2023 April Virtual Seminar
Session Chair: Dr Erica Bickerton, The Pirbright Institute, and UK-ICN Co-Lead for Countermeasures and Interventions
Dr Nerea Irigoyen, University of Cambridge – Manipulation of the unfolded protein response as a pharmacological antiviral strategy for coronavirus infection.
Nerea is Research Group Leader in the Division of Virology (Department of Pathology) at the University of Cambridge. Nerea undertook a PhD in molecular virology at the Spanish National Biotechnology Centre in Madrid (Spain) where she studied the assembly and maturation of the capsid of the infectious bursal disease virus (IBDV). In October 2010, she moved to the Department of Pathology in Cambridge to study non-canonical translational mechanisms in coronaviruses and retroviruses under the supervision of Prof Ian Brierley as a Sir Henry Wellcome Postdoctoral Fellow (Wellcome Trust). During that period, she also applied a technique called ‘ribosome profiling’, a global snapshot of translation, to RNA viruses such as coronaviruses (e.g. MHV-A59), retroviruses (e.g. MuLV and HIV-1), and flaviviruses (e.g. Dengue and Zika viruses).
In September 2018, she established her own research group aiming to understand how virus protein translation can play a role in viral pathogenicity and disease with a special focus on virus-host interactions. Currently, her model systems are coronaviruses (e.g. MHV-A59 and SARS-CoV-2) and flaviviruses (e.g. Zika virus).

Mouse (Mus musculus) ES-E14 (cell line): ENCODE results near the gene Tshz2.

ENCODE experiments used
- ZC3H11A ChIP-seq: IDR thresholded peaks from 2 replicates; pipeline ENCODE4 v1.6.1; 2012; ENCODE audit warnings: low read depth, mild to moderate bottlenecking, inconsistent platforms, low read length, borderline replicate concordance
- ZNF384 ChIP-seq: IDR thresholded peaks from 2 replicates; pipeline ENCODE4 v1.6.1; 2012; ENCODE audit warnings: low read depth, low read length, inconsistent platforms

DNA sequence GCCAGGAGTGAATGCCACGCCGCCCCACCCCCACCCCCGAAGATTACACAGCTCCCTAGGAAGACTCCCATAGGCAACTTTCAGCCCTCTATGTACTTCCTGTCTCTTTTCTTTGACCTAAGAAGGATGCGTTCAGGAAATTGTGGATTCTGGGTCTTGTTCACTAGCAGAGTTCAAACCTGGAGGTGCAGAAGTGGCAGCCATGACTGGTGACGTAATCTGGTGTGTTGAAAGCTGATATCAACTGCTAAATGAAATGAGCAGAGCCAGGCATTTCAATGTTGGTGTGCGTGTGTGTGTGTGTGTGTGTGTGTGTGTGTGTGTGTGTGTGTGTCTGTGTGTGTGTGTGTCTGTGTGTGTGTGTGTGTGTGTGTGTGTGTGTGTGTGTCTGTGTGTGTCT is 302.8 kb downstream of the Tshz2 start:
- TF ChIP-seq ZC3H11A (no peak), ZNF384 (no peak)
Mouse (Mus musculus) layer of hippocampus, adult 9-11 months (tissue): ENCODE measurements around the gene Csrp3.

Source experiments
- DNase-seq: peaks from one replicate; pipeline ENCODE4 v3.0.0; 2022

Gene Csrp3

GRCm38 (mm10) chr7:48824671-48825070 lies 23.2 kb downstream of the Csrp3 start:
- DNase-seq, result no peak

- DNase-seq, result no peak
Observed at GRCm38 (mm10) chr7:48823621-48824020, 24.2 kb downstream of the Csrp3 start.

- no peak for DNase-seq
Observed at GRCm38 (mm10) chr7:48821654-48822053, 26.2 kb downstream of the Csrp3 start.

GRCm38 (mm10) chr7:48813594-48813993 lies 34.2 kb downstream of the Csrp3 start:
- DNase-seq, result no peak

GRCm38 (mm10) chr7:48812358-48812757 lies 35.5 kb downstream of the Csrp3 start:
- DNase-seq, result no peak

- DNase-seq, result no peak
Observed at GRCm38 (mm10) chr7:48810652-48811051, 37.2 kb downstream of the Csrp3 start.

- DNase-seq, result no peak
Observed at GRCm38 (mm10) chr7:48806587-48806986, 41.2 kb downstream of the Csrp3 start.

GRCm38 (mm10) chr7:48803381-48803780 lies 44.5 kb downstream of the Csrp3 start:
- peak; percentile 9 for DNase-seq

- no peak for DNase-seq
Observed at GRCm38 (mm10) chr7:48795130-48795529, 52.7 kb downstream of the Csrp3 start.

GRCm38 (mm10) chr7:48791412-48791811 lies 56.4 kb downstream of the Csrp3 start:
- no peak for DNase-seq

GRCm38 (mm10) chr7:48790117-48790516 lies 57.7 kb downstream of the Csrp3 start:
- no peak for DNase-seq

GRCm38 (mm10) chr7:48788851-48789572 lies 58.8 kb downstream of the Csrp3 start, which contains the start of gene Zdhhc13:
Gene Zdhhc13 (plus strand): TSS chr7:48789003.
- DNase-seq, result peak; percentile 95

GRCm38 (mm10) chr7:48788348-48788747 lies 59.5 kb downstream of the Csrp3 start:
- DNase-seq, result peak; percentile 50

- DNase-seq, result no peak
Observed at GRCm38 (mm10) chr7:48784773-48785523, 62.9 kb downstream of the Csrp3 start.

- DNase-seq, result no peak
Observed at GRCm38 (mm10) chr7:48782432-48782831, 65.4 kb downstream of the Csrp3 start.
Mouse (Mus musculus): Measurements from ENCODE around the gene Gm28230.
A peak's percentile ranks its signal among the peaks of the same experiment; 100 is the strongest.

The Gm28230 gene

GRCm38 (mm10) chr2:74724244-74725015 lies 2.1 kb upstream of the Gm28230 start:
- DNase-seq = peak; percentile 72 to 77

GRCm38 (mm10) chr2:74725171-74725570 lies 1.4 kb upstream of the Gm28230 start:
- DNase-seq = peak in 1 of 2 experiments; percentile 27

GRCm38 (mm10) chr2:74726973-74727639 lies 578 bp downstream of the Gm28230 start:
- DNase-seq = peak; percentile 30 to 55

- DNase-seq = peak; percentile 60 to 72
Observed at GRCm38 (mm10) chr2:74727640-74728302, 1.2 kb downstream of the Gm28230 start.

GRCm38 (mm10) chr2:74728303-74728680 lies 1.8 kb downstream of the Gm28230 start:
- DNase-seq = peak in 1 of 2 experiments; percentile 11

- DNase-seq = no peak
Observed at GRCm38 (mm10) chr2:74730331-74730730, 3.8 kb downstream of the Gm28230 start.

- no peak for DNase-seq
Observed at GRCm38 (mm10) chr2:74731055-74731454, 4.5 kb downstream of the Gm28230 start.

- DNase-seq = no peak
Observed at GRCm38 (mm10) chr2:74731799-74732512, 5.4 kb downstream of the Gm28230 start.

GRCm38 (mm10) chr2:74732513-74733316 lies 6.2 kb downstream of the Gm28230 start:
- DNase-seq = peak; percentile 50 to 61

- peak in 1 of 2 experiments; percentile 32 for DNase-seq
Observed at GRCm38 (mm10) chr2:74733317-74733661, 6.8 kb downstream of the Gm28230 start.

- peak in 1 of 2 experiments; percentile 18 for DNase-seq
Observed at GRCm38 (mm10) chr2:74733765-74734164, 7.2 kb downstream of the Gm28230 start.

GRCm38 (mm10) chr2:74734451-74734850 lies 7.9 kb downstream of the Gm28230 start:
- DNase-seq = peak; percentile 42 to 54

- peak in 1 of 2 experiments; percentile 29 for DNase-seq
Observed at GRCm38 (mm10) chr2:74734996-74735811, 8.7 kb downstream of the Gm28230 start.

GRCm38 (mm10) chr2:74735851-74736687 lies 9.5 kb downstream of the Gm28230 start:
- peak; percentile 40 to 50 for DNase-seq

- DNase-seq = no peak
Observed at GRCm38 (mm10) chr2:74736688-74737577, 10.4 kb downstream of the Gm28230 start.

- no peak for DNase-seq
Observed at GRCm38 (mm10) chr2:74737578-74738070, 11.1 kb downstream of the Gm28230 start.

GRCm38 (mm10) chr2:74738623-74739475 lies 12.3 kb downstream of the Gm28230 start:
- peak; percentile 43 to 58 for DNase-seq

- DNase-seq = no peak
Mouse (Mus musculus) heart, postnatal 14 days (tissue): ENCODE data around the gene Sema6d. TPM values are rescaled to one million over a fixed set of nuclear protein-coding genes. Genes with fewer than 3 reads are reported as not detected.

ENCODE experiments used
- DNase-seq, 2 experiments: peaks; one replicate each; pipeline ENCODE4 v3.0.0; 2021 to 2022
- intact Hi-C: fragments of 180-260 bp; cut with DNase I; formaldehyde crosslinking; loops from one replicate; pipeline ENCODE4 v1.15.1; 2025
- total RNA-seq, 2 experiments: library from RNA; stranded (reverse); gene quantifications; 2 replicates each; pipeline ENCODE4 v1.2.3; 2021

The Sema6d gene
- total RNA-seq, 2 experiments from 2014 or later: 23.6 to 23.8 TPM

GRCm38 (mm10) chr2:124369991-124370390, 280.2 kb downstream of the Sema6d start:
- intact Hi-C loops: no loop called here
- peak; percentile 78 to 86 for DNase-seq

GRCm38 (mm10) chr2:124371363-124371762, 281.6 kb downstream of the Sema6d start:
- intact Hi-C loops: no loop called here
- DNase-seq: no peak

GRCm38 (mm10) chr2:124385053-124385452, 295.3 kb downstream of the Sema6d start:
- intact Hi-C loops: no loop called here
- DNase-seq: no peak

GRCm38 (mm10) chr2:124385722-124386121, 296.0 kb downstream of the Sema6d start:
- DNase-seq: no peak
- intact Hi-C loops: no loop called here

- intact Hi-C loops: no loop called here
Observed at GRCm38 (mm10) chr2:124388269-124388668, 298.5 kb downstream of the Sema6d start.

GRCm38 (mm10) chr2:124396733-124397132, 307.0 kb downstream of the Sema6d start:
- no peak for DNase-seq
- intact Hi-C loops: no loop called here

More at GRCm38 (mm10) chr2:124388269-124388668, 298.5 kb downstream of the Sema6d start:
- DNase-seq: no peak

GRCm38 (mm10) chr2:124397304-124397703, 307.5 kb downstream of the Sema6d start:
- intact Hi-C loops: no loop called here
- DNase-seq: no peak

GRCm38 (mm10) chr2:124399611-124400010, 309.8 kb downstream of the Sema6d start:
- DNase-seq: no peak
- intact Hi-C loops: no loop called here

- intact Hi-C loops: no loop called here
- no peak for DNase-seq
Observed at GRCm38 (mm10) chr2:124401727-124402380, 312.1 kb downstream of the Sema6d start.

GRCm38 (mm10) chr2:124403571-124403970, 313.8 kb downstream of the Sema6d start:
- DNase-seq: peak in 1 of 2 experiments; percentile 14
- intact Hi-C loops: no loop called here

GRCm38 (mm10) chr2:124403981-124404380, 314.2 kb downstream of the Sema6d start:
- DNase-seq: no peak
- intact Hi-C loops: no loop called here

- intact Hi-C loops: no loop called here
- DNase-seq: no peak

Dr Arinjay Banerjee, University of Saskatchewan – Lessons learnt from coronavirus-host interactions in wildlife reservoirs and spill over in hosts.
Short abstract: Bats perform important ecological roles in our ecosystem. However, bats are also reservoirs of emerging viruses that have spilled over into humans and agricultural animals to cause severe disease. These viruses include Hendra and Nipah paramyxoviruses, Ebola and Marburg filoviruses, and coronaviruses that are closely related to severe acute respiratory syndrome coronavirus (SARS-CoV), Middle East respiratory syndrome coronavirus (MERS-CoV), and the recently emerged SARS-CoV-2. Intriguingly, bats that are naturally or experimentally infected with these viruses do not show clinical signs of disease. Highly pathogenic zoonotic coronaviruses have evolved proteins that can effectively block innate and intrinsic responses in human cells. In this talk, we shall explore how coronaviruses interact with innate and intrinsic responses in their wildlife (bat) and spill over (human) hosts. We will discuss lessons learnt from our studies on bat antiviral responses and translational outcomes that will enable us to design better countermeasures for coronavirus infections in humans.